[Interview] Ransomware Attacks and WannaCry with Matt Seeley of Carbonite


June 19, 2017

In the wake of the WannaCry ransomware attack that hit 150 countries around the globe, Mindsight sat down with Matt Seeley, senior solutions architect for Carbonite, to discuss ransomware attacks and how backup solutions can protect your environment. When your critical data is either encrypted or deleted entirely, backups can be your only lifeline to restoring your data. As Seeley points out, however, not every backup solution will do.


Interview with Matt Seeley of EVault


Mindsight Blogging Team (MBT): Please introduce yourself and your role at Evault?

Matt Seeley (MS): Sure, so my name is Matt Seeley. I’ve been with Evault for six years, and I’m now here as a senior solutions architect covering the entire U.S. and reporting directly to the senior director of sales engineering and professional services.

My role here is designing, architecting, and vetting out different solutions as well as developing different answers to how we solve certain problems, such as the one we’re going to be talking about here today. Then I determine how those solutions can fit into different organization’s IT infrastructure and how they can manage the solution in their environment.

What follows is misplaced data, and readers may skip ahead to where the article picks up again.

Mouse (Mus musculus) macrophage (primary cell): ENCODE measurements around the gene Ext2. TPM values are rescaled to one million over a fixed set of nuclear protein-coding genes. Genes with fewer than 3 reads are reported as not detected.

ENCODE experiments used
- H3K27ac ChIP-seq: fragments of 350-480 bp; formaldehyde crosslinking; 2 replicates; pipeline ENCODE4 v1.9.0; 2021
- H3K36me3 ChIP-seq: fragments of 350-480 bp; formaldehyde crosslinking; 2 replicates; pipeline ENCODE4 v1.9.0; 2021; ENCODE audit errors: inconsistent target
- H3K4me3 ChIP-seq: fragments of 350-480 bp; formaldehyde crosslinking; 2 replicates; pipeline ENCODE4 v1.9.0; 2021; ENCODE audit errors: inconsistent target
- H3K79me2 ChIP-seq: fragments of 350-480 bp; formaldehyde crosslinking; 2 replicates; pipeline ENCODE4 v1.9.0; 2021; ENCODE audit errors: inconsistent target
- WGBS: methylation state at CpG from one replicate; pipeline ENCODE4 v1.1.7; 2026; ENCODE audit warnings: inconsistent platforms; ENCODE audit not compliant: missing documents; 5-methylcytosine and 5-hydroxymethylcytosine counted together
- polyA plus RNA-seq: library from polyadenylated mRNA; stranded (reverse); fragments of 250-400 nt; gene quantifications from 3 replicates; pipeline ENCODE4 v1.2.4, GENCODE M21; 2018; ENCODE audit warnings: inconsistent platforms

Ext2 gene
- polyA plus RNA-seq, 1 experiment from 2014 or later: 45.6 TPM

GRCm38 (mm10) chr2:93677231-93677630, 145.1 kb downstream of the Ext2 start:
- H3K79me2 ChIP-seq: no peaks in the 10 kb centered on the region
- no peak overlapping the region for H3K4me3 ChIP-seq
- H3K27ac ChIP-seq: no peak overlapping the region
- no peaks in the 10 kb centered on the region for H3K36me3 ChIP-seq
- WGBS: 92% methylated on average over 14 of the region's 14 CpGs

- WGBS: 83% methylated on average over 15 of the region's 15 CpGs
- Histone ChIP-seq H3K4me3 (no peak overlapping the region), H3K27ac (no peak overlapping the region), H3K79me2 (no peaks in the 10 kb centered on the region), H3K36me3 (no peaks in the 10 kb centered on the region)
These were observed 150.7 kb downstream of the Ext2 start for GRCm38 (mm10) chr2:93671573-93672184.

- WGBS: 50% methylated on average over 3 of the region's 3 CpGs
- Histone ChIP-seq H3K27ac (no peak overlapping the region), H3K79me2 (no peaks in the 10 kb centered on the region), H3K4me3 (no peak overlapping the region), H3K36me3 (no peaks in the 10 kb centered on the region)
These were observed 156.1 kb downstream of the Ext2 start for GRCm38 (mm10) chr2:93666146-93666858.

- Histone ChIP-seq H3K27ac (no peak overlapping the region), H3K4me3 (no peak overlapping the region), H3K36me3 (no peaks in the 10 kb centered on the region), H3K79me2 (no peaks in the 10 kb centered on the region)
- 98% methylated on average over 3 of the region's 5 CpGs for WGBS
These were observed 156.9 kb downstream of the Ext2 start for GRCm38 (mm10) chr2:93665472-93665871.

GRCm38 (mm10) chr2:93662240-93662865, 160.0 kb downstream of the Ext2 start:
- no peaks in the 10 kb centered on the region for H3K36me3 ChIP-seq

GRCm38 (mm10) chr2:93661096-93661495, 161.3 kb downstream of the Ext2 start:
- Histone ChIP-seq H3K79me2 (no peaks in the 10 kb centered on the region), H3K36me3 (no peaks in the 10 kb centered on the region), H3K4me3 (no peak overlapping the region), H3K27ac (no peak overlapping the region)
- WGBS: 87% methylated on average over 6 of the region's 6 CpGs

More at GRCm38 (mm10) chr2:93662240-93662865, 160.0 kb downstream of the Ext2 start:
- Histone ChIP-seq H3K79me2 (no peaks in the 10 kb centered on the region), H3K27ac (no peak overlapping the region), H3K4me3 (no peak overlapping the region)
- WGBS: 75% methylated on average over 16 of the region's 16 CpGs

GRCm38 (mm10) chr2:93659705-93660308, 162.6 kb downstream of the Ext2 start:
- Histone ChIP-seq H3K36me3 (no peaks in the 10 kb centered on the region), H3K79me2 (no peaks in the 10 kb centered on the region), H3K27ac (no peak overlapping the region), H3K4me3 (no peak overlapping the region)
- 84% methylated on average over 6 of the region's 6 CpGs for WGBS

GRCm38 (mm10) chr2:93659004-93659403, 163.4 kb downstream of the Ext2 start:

MBT: Well the topic of the day is ransomware. To begin, what makes ransomware such a persistent threat to modern business?

MS: First and foremost, ransomware does two things mainly. It can delete files, and it can encrypt files. The impact on businesses can vary depending on network connectivity, how the different file systems and servers are set up, and how those resources are connected to users.

Ultimately the ransomware attack starts as a maybe a malicious link or a file that’s emailed to someone. It then exploits things like SMB v1 if enabled as well as NetBIOS and Server Service. Then once inside, it proliferates across the environment, as it leverages different vulnerabilities within a system as previously discussed. A ransomware attack scans and looks for different types of files, and at that point, it starts encrypting the files to bring the company to its knees unless it pays the ransom.

Going back to something a little bit earlier in the year, you may have seen or heard that when the Presidential Inauguration was happening, a malware attack or ransomware attack hit the CCTV systems within the District of Colombia. It brought down the entire CCTV system for about 48 hours. They had to pretty much delete everything and recreate it from scratch. Just imagine that kind of impact on a business scale where it can attack things like your Quickbooks, your Excel spreadsheets, or your documents. True to its name, it can hold your business for ransom.